Justiina Ronkainen, Anni Heiskala, Florianne O.L. Vehmeijer, Estelle Lowry, Doretta Caramaschi, Guadalupe Estrada Gutierrez, Jonathan A. Heiss, Nadine Hummel, Elina Keikkala, Tuomas Kvist, Allison Kupsco, Phillip E. Melton, Giancarlo Pesce, Munawar H. Soomro, Marta Vives-Usano, Nour Baiz, Elisabeth Binder, Darina Czamara, Mònica Guxens, Sanna Mustaniemi, Stephanie J. London, Sebastian Rauschert, Marja Vääräsmäki, Martine Vrijheid, Anette-G. Ziegler, Isabella Annesi-Maesano, Mariona Bustamante, Rae-Chi Huang, Sandra Hummel, Allan C. Just, Eero Kajantie, Jari Lahti, Deborah Lawlor, Katri Räikkönen, Marjo-Riitta Järvelin, Janine F. Felix & Sylvain Sebert (2022) Maternal haemoglobin levels in pregnancy and child DNA methylation: a study in the pregnancy and childhood epigenetics consortium, Epigenetics, 17:1, 19-31, DOI: 10.1080/15592294.2020.1864171
Maternal haemoglobin levels in pregnancy and child DNA methylation : a study in the pregnancy and childhood epigenetics consortium
|Author:||Ronkainen, Justiina1; Heiskala, Anni1; Vehmeijer, Florianne O. L.2,3;|
1Univ Oulu, Ctr Life Course Hlth Res, Oulu 90114, Finland.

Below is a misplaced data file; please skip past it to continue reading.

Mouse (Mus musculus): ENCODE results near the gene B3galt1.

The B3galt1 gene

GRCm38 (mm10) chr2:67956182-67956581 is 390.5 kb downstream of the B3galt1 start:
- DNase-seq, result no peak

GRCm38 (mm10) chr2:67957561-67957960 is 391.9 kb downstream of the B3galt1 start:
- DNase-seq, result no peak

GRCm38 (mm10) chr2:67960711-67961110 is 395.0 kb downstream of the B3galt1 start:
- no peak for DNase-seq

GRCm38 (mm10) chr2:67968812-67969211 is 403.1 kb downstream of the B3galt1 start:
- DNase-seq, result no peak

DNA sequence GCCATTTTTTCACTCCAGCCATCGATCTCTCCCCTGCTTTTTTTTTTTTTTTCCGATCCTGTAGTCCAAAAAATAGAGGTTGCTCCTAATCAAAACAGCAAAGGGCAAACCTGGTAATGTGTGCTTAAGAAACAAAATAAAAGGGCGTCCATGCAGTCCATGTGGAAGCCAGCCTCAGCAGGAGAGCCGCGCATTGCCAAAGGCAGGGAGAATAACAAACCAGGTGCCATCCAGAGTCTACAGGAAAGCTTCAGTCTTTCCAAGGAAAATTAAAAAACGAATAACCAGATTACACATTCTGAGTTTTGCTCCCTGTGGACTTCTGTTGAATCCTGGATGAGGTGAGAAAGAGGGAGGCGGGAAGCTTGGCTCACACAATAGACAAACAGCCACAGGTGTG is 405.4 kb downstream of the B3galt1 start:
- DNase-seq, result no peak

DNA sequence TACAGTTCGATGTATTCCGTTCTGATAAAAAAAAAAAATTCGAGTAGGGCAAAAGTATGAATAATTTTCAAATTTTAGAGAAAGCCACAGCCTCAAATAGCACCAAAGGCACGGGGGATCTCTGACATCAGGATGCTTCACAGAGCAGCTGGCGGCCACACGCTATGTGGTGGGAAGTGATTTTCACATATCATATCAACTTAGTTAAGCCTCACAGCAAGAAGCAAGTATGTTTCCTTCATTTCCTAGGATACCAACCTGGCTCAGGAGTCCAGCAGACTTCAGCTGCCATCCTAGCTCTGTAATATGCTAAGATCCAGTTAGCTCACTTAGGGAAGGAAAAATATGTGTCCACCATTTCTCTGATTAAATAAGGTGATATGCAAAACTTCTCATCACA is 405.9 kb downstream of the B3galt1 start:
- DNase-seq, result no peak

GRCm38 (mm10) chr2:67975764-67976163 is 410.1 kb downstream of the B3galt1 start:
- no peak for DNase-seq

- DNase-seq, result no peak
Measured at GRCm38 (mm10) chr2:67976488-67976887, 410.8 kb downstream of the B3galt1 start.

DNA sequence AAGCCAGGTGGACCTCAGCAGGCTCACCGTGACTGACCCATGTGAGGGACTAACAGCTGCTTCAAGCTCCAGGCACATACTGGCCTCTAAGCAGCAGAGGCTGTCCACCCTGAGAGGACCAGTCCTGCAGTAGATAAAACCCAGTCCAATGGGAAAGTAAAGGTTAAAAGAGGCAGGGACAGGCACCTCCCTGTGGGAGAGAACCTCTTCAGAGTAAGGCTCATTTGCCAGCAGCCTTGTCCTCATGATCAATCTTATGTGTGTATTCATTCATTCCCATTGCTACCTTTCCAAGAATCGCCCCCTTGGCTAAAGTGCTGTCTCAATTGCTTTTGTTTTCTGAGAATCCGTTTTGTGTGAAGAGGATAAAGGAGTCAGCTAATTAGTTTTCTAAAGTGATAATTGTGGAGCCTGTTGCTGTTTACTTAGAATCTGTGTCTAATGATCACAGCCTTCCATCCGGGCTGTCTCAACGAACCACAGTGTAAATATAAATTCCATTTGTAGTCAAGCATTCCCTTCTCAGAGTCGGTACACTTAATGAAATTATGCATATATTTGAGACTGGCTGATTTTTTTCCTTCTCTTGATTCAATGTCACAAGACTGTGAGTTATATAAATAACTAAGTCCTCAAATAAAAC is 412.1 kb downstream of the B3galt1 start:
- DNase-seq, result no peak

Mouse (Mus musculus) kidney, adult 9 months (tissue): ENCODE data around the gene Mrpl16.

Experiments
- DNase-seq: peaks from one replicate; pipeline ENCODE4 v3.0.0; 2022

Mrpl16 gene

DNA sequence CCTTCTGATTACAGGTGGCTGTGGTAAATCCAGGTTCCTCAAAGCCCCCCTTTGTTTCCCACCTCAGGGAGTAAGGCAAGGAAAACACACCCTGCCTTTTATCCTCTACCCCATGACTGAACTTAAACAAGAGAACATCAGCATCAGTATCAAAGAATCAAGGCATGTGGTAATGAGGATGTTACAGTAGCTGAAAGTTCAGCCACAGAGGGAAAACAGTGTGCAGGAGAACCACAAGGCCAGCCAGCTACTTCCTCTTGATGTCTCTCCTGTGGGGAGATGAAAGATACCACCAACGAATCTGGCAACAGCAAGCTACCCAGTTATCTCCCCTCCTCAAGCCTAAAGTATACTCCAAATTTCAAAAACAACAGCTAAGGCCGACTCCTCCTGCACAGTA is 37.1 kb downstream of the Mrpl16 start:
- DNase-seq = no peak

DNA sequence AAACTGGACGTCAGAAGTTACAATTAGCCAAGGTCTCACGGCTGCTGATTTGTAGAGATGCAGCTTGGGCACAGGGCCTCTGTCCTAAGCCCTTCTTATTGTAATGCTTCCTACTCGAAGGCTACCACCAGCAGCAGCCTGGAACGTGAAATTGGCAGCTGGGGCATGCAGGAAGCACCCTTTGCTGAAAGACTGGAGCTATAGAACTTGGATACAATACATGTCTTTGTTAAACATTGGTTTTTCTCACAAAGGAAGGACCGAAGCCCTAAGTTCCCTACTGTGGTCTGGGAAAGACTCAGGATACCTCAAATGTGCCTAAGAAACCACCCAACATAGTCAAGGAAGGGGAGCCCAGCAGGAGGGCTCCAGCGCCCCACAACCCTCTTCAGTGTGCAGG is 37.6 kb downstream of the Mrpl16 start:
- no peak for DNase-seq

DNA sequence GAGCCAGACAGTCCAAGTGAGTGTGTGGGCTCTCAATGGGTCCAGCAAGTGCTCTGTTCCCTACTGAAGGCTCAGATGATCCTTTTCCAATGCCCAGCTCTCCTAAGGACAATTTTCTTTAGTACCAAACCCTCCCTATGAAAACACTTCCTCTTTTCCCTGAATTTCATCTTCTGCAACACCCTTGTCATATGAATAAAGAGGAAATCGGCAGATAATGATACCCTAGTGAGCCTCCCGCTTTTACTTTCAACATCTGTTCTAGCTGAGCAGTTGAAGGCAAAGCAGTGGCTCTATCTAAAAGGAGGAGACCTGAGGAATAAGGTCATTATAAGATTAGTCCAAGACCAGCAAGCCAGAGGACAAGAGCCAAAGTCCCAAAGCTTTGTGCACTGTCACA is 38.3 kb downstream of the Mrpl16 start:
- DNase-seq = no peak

2Erasmus MC, Univ Med Ctr Rotterdam, Generat R Study Grp, Rotterdam, Netherlands.
3Erasmus MC, Univ Med Ctr Rotterdam, Dept Pediat, Rotterdam, Netherlands.
4Queens Univ Belfast, Sch Nat & Built Environm, Belfast, Antrim, North Ireland.
5Univ Bristol, Bristol Med Sch, Med Res Council, Populat Hlth Sci,Integrat Epidemiol Unit, Bristol, Avon, England.
6Natl Inst Perinatol, Dept Immunobiochem, Mexico City, DF, Mexico.
7Icahn Sch Med Mt Sinai, Dept Environm Med & Publ Hlth, New York, NY 10029 USA.
8German Res Ctr Environm Hlth, Inst Diabet Res, Helmholtz Zentrum Munchen, Munich, Germany.
9Oulu Univ Hosp, PEDEGO Res Unit, Dept Obstet & Gynecol, MRC Oulu, Oulu, Finland.
10Univ Oulu, Oulu, Finland.
11Finnish Inst Hlth & Welf, Publ Hlth Promot Unit, Helsinki, Finland.
12Finnish Inst Hlth & Welf, Publ Hlth Promot Unit, Oulu, Finland.
13Univ Helsinki, Dept Psychol & Logoped, Fac Med, Helsinki, Finland.
14Emory Univ, Sch Med, Dept Psychiat & Behav Sci, Atlanta, GA USA.
15Columbia Univ, Mailman Sch Publ Hlth, Dept Environm Hlth Sci, New York, NY USA.
16Curtin Univ, Sch Pharm & Biomed Sci, Fac Hlth Sci, Bentley, WA, Australia.
17Univ Western Australia, Fac Hlth & Med Sci, Sch Biomed Sci, Crawley, Australia.
18Sorbonne Univ, Inst Pierre Louis Epidemiol & Sante Publ IPLESP, Paris, France.
19Inst Pierre Louis Epidemiol & Sante Publ IPLESP, INSERM, Epidemiol Allerg & Resp Dis Dept EPAR, Team EPAR,UMR S 1136, Paris, France.